Review: Beats, Rhymes and Life: The Travels of A Tribe Called Quest could’ve easily been tawdry and sensationalized. Unfortunately, Q-Tip and first-time director Michael Rapaport have been feuding over the film and even beefing on Twitter—Q-Tip said he was not supporting the movie. Back in March, Tip stressed the importance of telling our own stories—the connotation being that a white director like Michael Rapaport should not have so much control over how the story of this legendary hip hop group is told.

Tip has a point; there is an epic history of whites telling the story of African-Americans on the big screen.  As a result, our stories are often watered down and missing authenticity. However, while I understand Tip’s sentiment, I believe this is not the case with Rapaport’s Beats, Rhymes and Life: The Travels of A Tribe Called Quest—he did as good of a job as Spike Lee could’ve done. Michael Rapaport should be praised for not exploiting one of hip hop’s most cherished icons. He gracefully told a story of friendship and love and made you remember why you first fell in love with hip hop.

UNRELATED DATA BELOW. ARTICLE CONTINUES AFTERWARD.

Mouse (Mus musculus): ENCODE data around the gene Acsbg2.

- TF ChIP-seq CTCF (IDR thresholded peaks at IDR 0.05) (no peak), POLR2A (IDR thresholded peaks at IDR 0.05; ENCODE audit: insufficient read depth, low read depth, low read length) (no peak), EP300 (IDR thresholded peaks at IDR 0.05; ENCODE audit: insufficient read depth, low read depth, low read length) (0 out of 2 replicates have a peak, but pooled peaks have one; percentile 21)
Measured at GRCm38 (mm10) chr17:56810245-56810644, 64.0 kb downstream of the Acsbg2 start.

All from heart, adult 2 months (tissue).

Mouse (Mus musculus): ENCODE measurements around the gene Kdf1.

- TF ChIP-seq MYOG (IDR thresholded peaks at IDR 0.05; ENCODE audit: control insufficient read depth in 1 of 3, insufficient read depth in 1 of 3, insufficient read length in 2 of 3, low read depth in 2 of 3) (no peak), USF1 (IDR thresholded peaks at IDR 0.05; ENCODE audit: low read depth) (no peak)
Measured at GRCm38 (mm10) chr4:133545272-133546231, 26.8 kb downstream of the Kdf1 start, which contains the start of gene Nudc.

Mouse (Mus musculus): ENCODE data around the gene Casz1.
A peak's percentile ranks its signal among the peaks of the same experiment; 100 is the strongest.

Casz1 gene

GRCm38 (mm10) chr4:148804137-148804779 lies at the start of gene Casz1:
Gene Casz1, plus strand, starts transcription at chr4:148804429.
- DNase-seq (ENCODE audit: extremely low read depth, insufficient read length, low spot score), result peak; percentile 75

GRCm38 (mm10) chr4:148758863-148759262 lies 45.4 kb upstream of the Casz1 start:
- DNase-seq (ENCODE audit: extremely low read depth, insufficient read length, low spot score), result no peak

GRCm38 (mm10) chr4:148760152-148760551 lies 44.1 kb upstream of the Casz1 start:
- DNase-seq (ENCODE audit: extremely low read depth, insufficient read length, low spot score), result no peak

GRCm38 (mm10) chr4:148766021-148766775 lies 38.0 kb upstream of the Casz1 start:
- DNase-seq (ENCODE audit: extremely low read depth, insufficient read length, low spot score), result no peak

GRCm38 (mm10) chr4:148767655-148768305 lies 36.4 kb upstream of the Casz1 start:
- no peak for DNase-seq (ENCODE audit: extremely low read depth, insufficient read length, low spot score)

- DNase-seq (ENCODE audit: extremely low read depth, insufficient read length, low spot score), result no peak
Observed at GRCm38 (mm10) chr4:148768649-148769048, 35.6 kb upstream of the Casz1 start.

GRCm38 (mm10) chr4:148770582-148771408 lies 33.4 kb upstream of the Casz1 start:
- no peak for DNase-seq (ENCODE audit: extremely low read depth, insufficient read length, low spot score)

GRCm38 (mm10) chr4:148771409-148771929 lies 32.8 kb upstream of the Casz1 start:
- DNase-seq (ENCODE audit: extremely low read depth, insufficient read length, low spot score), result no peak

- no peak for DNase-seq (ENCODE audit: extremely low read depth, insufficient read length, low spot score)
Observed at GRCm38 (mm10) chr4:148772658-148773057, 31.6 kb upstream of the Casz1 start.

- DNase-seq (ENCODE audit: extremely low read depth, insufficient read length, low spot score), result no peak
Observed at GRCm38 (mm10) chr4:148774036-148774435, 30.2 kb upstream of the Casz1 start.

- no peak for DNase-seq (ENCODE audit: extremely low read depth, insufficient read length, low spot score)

Beats, Rhymes and Life: The Travels of A Tribe Called Quest begins by telling the story of hip hop with the origins of A Tribe Called Quest as a backdrop. Packed with colorful imagery that was reminiscent of ATCQ’s album covers, the audience is transported to ’80s New York City. Right before the history lesson of hip hop started to feel redundant, the meat of the story kicked in, which is the formation, demise and reincarnation of ATCQ.  Rapaport takes us into the world of boys turning to men, struggling with fame and eventually battling with each other.